As I mentioned in previous posts, I was Microsoft's largest sponsored conference a few weeks ago. I have been mulling over what I saw and heard while I was there and I feel it's time to write a little post-mortem. First point, the conference is huge. Clearly the industry loves to bring 15,000 people together from all parts of the world and all sorts of disciplines. I got to meet and speak with a myriad of customers although I clearly spent most of my time talking to developers. While the conference focuses on IT issues unrelated to C++, there are still plenty of companies whose developers write C++ code. We set up a few events targeted at these developers. Kate Gregory presented 2 break-out sessions and I presented 2 chalk talks (one on interop, one on MFC/Vista). The break-out sessions make up the bulk of the conference and attract the most customers. I heard some of the rooms overflow (such was the case for this year's LINQ talk) even though they seat hundreds of people. Here are the two break-out sessions I alluded to (keep a look-out for these as they get posted as webcasts).
- Visual C++: IDE Features for Visual Studio 2005
This session was a walkthrough of the features in the IDE that help make C++ development more productive. There were approximately 50 people in attendance and while it was not all new information, it's always to be proficient in a tool as large and complex as Visual Studio.
- Visual C++: Debugging and Resolving Loader Lock, and Side-by-Side Issues
This session delved deeply into the issues that developers face while writing mixed -ive/managed) code. It was designed to help a specific set of users and from the session ratings, it clearly fulfilled its purpose.
Another major "feature" of Tech-Ed is an open area dubbed the "Technical Learning Center". It's a bunch of tables and couches where people like me hang out and can talk to whoever has relevant i.e. technical) issues. Even though there are not too many C++ developers at the conference, I was the sole bastion of defense support and I had a relatively constant stream of customers. As people talked to me, I realized that their general issues were almost always the same: "What's happening with native libraries (MFC)?" and "I'm doing native/managed Interop". For the former, I would talk about the work we continue to do in MFC (e.g. MFC/Winforms integration) and Microsoft's continued investment in native technology (Vista has plenty of new Win32 APIs). For the latter, I would delve into a bunch of things, relating to the chalk talk I gave (which I blogged about earlier). In one case, I got a customer to bring his laptop and we spent an hour "upgrading" his code to C++/CLI and optimized his interop layer in the process.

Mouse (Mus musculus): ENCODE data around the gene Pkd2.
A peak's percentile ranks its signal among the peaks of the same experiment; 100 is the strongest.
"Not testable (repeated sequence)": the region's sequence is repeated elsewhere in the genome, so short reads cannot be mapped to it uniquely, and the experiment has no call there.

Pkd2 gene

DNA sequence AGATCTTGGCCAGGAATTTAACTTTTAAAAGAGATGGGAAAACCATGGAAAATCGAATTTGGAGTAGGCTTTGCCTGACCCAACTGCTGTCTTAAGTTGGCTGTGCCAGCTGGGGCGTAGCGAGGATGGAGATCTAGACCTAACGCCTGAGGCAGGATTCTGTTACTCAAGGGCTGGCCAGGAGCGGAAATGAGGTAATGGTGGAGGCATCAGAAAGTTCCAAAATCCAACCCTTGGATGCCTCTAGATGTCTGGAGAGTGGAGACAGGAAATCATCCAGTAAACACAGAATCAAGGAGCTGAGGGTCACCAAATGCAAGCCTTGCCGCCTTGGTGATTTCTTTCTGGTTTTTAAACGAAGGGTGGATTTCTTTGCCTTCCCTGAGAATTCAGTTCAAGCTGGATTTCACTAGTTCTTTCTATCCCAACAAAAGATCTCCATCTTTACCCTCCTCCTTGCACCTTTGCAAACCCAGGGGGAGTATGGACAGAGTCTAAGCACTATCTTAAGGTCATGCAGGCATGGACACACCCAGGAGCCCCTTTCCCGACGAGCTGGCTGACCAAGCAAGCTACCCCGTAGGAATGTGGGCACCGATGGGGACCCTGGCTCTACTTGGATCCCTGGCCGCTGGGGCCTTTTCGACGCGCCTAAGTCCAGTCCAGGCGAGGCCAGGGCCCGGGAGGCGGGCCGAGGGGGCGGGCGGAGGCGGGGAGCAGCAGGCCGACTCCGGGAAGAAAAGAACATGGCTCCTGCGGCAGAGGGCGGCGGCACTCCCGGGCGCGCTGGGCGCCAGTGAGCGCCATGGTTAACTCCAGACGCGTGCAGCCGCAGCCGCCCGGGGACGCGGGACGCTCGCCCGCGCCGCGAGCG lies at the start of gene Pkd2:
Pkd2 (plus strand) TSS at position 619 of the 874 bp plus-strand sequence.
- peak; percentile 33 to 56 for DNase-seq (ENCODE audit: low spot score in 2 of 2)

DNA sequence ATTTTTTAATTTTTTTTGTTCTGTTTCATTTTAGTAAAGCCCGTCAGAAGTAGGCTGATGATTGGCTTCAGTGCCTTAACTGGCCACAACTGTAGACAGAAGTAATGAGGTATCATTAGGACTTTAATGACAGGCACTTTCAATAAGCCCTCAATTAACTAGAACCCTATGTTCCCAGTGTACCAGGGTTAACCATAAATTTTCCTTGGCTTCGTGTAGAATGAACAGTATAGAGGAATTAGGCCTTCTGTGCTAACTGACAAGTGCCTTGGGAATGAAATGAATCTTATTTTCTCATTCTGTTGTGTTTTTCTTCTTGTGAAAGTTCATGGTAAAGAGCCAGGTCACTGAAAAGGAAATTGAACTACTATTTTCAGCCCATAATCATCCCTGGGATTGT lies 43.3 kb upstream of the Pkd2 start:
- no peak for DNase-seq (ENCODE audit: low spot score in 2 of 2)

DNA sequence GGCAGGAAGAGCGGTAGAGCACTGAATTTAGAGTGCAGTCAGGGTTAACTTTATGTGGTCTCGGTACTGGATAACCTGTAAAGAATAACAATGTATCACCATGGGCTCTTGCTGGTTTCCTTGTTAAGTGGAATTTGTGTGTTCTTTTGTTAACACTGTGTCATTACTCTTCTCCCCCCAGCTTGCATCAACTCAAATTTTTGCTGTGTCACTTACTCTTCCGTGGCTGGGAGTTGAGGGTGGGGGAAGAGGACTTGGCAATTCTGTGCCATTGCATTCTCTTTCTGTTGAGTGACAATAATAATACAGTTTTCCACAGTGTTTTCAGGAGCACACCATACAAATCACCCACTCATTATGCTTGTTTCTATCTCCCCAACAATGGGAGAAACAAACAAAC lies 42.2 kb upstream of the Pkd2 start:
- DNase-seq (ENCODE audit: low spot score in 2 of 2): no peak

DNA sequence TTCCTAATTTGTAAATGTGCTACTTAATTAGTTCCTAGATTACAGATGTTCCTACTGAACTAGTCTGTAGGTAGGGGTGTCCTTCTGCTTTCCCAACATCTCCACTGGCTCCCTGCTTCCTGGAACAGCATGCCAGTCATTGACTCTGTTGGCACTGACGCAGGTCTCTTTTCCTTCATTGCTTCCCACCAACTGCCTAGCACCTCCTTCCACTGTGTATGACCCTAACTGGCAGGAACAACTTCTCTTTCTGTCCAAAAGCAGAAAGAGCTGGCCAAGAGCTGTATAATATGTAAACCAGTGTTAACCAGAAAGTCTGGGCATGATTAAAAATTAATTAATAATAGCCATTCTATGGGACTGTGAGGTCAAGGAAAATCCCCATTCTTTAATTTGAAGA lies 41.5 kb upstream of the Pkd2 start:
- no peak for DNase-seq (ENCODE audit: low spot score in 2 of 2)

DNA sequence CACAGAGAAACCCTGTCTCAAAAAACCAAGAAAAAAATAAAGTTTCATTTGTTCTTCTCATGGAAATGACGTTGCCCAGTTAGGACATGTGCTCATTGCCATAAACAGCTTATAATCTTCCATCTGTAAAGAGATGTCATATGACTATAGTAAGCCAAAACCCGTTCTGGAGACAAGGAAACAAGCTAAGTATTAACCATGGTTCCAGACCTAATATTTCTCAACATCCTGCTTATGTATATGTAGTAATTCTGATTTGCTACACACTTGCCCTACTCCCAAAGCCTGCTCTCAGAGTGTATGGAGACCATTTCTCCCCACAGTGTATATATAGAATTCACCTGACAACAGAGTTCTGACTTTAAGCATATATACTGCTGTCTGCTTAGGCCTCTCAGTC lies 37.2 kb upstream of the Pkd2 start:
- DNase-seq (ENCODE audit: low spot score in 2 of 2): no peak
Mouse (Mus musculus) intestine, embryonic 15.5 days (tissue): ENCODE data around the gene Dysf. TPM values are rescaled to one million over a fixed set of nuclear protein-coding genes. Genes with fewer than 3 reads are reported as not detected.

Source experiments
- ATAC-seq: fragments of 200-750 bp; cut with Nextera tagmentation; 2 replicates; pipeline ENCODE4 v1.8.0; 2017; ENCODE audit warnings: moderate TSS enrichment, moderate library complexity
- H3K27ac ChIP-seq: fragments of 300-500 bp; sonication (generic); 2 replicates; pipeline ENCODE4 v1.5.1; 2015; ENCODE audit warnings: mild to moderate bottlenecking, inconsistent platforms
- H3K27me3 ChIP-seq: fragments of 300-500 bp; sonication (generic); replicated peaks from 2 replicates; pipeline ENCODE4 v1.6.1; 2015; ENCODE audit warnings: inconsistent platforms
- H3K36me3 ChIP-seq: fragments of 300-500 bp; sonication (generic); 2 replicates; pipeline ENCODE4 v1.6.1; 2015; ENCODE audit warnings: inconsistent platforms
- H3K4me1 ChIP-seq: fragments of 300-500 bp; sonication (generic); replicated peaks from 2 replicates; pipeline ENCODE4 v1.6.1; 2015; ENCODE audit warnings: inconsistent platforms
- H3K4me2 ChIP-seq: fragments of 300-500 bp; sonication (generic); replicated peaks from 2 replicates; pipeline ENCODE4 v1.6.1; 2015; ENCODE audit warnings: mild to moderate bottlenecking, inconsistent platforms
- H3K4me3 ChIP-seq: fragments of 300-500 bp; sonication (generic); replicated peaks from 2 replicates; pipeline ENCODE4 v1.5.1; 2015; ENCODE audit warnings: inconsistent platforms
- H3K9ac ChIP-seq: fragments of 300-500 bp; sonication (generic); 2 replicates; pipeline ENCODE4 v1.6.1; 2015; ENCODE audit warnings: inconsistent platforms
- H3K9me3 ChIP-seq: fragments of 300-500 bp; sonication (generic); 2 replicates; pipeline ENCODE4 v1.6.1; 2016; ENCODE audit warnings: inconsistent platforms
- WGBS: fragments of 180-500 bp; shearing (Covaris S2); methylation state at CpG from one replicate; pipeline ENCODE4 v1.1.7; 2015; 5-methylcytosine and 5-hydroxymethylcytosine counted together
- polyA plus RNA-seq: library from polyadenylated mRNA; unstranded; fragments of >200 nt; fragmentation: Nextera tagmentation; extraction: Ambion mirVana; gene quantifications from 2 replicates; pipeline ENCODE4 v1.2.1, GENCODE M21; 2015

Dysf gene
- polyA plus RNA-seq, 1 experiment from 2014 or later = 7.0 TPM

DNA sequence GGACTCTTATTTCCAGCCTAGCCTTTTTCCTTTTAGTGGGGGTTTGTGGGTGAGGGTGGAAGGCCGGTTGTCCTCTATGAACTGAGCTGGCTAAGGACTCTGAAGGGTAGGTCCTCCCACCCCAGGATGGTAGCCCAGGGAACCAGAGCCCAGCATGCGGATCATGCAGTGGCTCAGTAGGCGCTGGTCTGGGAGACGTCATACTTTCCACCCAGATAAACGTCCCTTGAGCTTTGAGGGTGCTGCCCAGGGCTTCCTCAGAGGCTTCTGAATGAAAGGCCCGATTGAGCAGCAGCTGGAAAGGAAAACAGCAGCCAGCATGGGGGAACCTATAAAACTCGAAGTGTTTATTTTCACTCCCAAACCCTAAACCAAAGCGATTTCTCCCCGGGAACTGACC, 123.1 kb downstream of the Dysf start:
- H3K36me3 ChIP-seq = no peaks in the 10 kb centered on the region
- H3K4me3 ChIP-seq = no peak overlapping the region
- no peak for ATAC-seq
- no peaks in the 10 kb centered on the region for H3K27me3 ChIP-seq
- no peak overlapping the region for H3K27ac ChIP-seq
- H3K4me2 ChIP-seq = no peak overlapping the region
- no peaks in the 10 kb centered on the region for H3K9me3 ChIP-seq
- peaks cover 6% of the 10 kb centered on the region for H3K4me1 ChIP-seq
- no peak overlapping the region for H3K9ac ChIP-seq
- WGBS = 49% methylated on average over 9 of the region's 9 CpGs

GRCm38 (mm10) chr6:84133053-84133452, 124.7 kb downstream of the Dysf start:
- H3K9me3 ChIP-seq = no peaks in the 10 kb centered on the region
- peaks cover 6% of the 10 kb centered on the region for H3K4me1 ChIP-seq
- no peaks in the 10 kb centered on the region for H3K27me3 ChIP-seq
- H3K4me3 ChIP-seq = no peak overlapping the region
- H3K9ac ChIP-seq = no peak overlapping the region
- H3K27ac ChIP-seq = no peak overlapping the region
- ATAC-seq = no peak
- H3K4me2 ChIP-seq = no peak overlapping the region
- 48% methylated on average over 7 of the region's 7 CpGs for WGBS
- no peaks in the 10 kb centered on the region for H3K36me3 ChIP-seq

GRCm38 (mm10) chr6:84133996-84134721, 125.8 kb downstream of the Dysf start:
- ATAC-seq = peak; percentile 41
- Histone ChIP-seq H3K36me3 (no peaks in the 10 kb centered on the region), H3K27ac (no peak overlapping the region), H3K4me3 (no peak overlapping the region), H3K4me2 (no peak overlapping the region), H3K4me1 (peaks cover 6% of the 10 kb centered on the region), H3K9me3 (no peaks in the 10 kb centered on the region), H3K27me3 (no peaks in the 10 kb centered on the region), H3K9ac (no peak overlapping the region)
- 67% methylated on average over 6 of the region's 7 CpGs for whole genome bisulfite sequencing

All in all, it was really fascinating to see so many people focused on software development and the seemingly endless amount of innovation (however small) in our field. On the other hand, it remains a humbling experience when dealing with C++ customers as new generations really underestimate and misinterpret the issues they face. I mean, two engineers from a major oil company could barely give me an accurate estimate of how many millions of lines of C++ code they had internally, which in turn were manipulating data files that were gigabytes in size! All the while, they were asking about interop and I was so happy I could inform them of how C++/CLI is by far the best option for flexibility J